Caesars Entertainment will be forking over $225,000 in fines to the New Jersey Division of Gaming Enforcement shortly, but the fines are for the bad behavior of a major client that went unchecked in Las Vegas. Already confused? The plot for this one has more drama than Caesar and Cleopatra themselves, and shows the delicate balance a casino must maintain between keeping a high roller happy, its employees unhassled, and at least a nod given to the laws of the land. But let’s start at the beginning.
Whale Made Passes at Employees
It was back in 2007, and Nebraska gazillionaire Terrance Watanabe was losing a whopping $127 million during what we hope was a helluva good time at both Caesars Palace and its sister Harrah’s property, the Rio, in Las Vegas. Although he shelled out $14.7 million of his accrued debt, Watanabe subsequently sued Caesars and Harrah’s, saying the casinos had pumped him full of booze and fancy painkillers. Caesars steadfastly denied the charges, and they both settled out of court for an undisclosed sum. (Unless Caesars’ plan was to rifle his pockets like a Fremont Street hooker, we have to say we can’t quite see the benefit of a comatose whale to a casino; but we digress.)
“Inappropriate Sexual Conduct”
See, here’s where things start to get sticky, because yes, it’s Las Vegas and yes, the dude has wracked up enough to pay down a portion of the national debt, but see, Harrah’s is also a big ol’ corporation and subject to laws to do with sexual harassment of its employees and all that annoying modern-day stuff. (Not like the good ol’ days, when Sal and Vinnie would hook you up with a hot chorine and you could do whatever you wanted.) An internal report prepared by a third-party investigator says Caesars’ senior management looked the other way regarding both maybe a little too much fanny pinching and little too much coke snorting, and all right on Caesars’ property to boot. Tsk tsk.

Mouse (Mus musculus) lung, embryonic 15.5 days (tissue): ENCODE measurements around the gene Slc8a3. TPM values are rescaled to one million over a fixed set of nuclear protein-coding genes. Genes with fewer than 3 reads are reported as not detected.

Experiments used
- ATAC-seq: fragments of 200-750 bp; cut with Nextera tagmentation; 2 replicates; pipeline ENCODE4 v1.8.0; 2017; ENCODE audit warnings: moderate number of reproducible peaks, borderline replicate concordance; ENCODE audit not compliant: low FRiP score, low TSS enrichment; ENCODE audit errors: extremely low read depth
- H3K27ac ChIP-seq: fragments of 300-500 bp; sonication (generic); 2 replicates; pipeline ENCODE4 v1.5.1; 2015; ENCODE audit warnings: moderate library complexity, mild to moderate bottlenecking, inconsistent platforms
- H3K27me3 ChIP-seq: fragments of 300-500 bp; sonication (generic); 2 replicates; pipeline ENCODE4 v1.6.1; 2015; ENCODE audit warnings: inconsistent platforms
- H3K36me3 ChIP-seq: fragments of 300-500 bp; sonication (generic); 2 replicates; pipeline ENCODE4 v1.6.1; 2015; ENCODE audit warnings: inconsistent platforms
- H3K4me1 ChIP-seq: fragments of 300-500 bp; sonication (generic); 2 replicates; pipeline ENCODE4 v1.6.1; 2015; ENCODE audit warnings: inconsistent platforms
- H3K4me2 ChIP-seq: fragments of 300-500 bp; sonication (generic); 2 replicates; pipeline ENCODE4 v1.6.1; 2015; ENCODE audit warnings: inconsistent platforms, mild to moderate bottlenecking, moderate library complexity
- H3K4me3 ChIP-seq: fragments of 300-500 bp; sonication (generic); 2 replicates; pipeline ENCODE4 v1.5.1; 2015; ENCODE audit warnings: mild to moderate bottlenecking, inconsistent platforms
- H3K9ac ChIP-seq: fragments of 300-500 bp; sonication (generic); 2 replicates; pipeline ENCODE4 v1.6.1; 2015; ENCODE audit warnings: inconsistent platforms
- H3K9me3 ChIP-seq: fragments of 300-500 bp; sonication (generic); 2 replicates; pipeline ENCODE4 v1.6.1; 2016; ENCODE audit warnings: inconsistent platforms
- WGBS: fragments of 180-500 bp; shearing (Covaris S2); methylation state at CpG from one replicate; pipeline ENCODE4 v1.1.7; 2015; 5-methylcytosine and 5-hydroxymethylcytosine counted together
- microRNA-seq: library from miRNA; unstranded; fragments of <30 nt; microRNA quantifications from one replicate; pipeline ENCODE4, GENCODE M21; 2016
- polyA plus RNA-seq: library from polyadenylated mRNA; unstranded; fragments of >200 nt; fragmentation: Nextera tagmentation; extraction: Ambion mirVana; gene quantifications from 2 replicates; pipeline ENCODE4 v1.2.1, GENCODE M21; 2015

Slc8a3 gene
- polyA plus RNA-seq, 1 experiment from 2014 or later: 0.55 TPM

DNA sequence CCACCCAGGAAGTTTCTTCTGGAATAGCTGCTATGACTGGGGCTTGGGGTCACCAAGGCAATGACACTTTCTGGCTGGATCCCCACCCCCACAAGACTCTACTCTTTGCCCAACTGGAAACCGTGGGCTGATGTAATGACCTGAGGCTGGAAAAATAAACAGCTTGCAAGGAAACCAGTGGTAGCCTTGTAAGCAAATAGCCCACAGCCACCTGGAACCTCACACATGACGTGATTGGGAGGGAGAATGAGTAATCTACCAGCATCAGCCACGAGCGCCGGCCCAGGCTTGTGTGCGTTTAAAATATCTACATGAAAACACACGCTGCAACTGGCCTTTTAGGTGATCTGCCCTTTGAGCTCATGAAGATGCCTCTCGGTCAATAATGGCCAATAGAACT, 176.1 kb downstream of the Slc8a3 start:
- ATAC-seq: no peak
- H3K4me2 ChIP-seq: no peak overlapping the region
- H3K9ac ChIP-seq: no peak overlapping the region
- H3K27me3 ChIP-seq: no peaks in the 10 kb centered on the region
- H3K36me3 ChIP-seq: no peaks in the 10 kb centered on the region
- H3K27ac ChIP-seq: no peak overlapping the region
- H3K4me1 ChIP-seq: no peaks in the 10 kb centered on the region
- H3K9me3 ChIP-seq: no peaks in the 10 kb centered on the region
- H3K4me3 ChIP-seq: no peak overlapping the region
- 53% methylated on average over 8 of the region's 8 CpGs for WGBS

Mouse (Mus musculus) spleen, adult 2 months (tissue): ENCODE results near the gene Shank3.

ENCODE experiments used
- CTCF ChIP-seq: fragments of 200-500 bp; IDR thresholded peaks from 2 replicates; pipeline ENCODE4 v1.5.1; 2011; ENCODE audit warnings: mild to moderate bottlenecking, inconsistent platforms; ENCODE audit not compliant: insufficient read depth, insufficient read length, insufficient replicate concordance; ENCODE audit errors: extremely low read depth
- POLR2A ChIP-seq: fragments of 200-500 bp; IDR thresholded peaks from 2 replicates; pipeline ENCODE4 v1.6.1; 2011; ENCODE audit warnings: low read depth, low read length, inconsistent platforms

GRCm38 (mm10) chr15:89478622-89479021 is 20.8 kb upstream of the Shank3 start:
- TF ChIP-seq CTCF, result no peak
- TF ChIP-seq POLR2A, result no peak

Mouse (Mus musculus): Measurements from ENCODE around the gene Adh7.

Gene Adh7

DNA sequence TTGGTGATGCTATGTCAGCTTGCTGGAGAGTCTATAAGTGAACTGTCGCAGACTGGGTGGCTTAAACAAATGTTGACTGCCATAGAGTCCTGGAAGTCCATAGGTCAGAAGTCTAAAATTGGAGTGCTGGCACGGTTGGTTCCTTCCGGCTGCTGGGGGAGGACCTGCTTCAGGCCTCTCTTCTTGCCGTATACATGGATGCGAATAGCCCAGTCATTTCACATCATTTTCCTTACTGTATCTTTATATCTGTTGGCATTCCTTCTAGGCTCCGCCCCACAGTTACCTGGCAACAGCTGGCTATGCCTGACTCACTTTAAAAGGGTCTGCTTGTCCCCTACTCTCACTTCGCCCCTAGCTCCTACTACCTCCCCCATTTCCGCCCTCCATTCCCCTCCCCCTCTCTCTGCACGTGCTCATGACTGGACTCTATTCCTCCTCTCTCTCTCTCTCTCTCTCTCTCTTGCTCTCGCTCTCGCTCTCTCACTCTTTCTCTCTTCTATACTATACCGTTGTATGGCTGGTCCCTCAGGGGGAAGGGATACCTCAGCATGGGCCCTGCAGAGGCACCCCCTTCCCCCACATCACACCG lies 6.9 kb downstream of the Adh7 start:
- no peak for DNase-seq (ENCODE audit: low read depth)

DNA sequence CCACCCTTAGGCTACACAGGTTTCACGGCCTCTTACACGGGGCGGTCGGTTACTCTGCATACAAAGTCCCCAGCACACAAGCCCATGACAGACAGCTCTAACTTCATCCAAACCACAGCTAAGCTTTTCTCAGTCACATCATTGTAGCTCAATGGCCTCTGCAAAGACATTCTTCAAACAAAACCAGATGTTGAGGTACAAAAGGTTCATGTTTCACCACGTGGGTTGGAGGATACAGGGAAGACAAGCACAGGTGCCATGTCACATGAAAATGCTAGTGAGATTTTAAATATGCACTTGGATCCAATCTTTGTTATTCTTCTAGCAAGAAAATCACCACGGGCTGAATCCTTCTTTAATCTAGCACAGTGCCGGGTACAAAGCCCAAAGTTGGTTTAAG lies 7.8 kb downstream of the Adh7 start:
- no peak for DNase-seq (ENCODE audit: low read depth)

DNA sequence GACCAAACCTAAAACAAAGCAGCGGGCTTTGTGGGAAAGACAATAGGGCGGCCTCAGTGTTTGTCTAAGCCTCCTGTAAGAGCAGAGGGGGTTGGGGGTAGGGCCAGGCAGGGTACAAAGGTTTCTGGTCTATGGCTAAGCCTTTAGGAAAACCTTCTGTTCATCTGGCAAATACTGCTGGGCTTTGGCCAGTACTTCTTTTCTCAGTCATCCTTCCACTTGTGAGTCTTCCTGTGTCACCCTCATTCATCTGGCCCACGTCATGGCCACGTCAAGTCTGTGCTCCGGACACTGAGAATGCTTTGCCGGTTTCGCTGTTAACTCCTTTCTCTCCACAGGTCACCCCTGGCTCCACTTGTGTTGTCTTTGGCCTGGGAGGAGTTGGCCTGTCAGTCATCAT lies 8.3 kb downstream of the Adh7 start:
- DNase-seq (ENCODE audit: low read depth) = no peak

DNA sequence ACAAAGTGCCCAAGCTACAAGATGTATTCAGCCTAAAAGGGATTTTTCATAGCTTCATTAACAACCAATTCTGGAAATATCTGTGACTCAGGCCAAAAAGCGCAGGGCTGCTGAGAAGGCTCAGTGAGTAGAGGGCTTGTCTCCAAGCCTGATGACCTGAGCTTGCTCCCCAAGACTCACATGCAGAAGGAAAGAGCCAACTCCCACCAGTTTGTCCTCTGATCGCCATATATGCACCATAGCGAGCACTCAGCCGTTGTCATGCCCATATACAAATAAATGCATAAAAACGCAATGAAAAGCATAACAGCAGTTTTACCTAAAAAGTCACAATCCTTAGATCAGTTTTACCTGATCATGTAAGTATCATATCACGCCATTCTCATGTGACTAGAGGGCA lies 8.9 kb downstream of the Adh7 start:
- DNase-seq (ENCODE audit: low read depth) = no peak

Pay Up and Shut up
Now Caesars will have to pay the $225,000 fine “in recognition of the seriousness” of its poor senior management skills to the New Jersey Division of Gaming Enforcement for “failure to exercise discretion and sound judgment” where this loaded Lethario was concerned. Why New Jersey, you ask? Possibly because that state has always been a bellwether of upstanding morals and lack of criminal activity (we hope the sarcasm has dripped onto the page) and also perhaps as a little retaliation for Caesars backing of the American Gaming Association’s damning views on whether to allow “bad actor” PokerStars to receive a New Jersey gaming license. All make sense now?
Next time, Caesars Entertainment, just get the guy a hooker for gawd’s sakes; it’s not like they’re hard to find at any of your bars.